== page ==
Pirates held after vanishing act

Pirates held after vanishing act
The hijacked tanker MT Orkim Harmony.
PHOTO: NSTP

PUTRAJAYA - The "part-time pirates" who were cornered after hijacking the MT Orkim Harmony tanker tried to escape in the night. But they only chalked up another failure.

At about 8.30pm on Thursday, they freed the crew, got into a motorised life raft and headed for Vietnam, some 175km away from the tanker's location.

They escaped undetected after warning the vessel's captain not to raise the alarm and by demanding that the four Royal Malaysian Navy (RMN) ships shadowing the tanker stay at least 9km away.

But at 6.30am yesterday - some 10 hours after leaving the tanker - the pirates were caught, drifting about 148km off the Vietnamese coast, near Tho Chu Island.

They had only travelled some 27km in those hours on the open sea and went straight into the arms of the Vietnamese authorities.

Navy chief Admiral Tan Sri Abdul Aziz Jaafar confirmed the arrest of the men in Vietnam.

The Attorney-General's Chambers would need to make a request through Wisma Putra to have them extradited to face charges, he said.

He said the RMN ships had to move away from the tanker because the pirates had threatened to harm the crew if they did not.

"So we turned our ships around and while we were doing that, they made their escape. We had not expected that," he said.

The RMN only discovered the vanishing act when the tanker's captain alerted the KD Terengganu patrol ship at about 1am yesterday.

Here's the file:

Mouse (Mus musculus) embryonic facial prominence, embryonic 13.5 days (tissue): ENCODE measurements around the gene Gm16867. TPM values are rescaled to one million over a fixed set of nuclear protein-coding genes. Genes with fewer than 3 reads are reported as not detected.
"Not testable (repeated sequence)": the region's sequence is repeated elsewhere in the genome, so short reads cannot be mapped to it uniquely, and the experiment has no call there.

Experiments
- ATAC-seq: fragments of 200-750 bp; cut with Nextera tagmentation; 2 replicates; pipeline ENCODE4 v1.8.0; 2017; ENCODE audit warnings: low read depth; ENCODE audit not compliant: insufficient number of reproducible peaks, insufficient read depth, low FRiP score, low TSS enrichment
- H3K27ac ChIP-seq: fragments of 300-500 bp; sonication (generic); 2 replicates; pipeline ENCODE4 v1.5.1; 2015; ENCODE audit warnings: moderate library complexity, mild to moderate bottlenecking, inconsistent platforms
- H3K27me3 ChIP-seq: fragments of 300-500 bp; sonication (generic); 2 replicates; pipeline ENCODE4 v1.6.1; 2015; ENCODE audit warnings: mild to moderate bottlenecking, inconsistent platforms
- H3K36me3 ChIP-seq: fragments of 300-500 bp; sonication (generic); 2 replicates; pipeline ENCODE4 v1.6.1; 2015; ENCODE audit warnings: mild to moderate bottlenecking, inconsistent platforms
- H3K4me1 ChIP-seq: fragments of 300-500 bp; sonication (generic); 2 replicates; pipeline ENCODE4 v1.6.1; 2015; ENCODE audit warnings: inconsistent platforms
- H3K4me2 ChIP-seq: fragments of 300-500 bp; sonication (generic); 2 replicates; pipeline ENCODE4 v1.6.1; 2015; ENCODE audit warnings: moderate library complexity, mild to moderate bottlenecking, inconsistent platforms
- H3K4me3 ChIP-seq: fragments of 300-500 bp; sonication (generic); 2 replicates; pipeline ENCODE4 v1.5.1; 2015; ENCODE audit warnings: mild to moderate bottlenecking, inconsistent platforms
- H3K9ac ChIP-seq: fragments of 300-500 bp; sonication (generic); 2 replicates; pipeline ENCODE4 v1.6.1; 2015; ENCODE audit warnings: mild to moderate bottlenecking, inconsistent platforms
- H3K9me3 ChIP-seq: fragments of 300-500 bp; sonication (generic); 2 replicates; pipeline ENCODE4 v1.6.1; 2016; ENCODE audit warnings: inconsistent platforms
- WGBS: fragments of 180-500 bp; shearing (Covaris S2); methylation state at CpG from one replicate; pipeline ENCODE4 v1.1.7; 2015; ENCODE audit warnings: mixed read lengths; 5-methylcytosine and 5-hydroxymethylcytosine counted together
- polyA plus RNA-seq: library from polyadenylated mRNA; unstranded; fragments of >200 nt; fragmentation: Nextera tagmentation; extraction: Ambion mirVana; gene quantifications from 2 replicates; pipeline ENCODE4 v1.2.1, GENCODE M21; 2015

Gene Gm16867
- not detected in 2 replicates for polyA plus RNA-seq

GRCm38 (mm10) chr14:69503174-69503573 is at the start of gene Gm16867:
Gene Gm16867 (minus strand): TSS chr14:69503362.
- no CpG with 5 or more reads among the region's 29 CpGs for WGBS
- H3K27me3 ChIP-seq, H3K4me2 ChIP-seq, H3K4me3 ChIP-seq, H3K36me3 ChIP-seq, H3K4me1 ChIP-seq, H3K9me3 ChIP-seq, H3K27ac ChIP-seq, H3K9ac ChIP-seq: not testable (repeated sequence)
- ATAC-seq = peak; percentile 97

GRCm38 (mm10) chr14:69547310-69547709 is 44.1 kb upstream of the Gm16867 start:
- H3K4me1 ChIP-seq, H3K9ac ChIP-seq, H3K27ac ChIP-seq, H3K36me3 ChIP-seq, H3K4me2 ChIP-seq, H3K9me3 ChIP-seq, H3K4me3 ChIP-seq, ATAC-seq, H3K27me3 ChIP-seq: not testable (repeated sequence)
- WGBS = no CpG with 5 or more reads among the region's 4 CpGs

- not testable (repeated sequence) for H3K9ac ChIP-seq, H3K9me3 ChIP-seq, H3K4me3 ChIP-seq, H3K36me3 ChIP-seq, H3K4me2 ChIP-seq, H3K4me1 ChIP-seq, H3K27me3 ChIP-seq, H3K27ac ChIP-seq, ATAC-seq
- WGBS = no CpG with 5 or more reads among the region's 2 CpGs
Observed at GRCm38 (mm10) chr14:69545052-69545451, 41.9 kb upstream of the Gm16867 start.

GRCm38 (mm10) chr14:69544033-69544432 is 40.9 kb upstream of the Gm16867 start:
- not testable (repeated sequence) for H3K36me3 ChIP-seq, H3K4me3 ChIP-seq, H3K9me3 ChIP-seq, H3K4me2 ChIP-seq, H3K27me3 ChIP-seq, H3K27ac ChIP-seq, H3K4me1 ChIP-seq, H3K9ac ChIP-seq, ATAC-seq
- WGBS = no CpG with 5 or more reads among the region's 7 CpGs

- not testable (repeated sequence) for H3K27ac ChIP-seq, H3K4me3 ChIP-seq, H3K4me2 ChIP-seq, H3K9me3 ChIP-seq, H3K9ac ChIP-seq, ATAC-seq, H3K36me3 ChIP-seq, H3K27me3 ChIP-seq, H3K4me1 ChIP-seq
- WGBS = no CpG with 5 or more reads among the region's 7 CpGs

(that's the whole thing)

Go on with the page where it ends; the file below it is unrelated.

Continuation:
Admiral Abdul Aziz said the captain waited hours before telling because the pirates had threatened to kill his family if he raised the alarm during the escape.

"They had taken down the captain's personal details so he was scared," he said.

The Orkim Harmony, carrying 6,000 tonnes of RON95 fuel, is being escorted to Kuantan port and was expected to arrive at about 2.30am today.

Among the crew of 22, only Indonesian cook Mavit Matin was injured in the incident.

He had been shot in the thigh and was airlifted to a hospital in Kubang Kerian, Kelantan. His injury was described as not serious.

Malaysian Maritime Enforcement Agency deputy director-general (operations) Maritime Admiral Datuk Ahmad Puzi Ab Kahar said the pirates were in big trouble for hijacking the tanker, using weapons and shooting the cook.

He said the Malaysian authorities would throw the book at the men, who face 10 to 15 years in jail and up to five lashes of the rotan each if convicted of piracy.

"That will be their reward for this little activity," he said.

However, Admiral Ahmad Puzi believes that there must be a kingpin directing such hijackings.

"These eight are just foot soldiers. They're runners. There must be a taukeh in the back," he said, using the colloquial term for "boss".

"We will investigate."

He dismissed a suggestion that the pirates had been allowed to leave the tanker because they had pleaded to be let go.

"I will not accept this. Is that what some people think?" he said.

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